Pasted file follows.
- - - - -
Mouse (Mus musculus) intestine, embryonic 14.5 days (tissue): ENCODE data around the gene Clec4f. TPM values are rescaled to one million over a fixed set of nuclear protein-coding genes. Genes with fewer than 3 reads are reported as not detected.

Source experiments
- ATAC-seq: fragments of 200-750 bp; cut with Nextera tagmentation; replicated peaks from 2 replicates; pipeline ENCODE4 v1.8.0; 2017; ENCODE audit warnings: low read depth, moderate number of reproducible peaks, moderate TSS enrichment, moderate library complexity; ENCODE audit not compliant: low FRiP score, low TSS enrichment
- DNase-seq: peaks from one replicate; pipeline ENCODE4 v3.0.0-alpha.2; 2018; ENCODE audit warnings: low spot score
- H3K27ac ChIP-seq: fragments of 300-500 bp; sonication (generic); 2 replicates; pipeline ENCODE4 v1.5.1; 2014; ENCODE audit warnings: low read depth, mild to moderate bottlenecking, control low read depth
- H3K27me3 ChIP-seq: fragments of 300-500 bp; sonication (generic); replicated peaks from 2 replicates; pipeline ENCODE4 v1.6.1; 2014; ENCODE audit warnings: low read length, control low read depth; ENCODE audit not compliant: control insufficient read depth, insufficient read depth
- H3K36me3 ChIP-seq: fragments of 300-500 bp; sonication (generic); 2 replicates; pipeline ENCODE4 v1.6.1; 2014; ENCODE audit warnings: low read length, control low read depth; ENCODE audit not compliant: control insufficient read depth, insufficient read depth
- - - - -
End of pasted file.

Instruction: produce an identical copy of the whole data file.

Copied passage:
Mouse (Mus musculus) intestine, embryonic 14.5 days (tissue): ENCODE data around the gene Clec4f. TPM values are rescaled to one million over a fixed set of nuclear protein-coding genes. Genes with fewer than 3 reads are reported as not detected.

Source experiments
- ATAC-seq: fragments of 200-750 bp; cut with Nextera tagmentation; replicated peaks from 2 replicates; pipeline ENCODE4 v1.8.0; 2017; ENCODE audit warnings: low read depth, moderate number of reproducible peaks, moderate TSS enrichment, moderate library complexity; ENCODE audit not compliant: low FRiP score, low TSS enrichment
- DNase-seq: peaks from one replicate; pipeline ENCODE4 v3.0.0-alpha.2; 2018; ENCODE audit warnings: low spot score
- H3K27ac ChIP-seq: fragments of 300-500 bp; sonication (generic); 2 replicates; pipeline ENCODE4 v1.5.1; 2014; ENCODE audit warnings: low read depth, mild to moderate bottlenecking, control low read depth
- H3K27me3 ChIP-seq: fragments of 300-500 bp; sonication (generic); replicated peaks from 2 replicates; pipeline ENCODE4 v1.6.1; 2014; ENCODE audit warnings: low read length, control low read depth; ENCODE audit not compliant: control insufficient read depth, insufficient read depth
- H3K36me3 ChIP-seq: fragments of 300-500 bp; sonication (generic); 2 replicates; pipeline ENCODE4 v1.6.1; 2014; ENCODE audit warnings: low read length, control low read depth; ENCODE audit not compliant: control insufficient read depth, insufficient read depth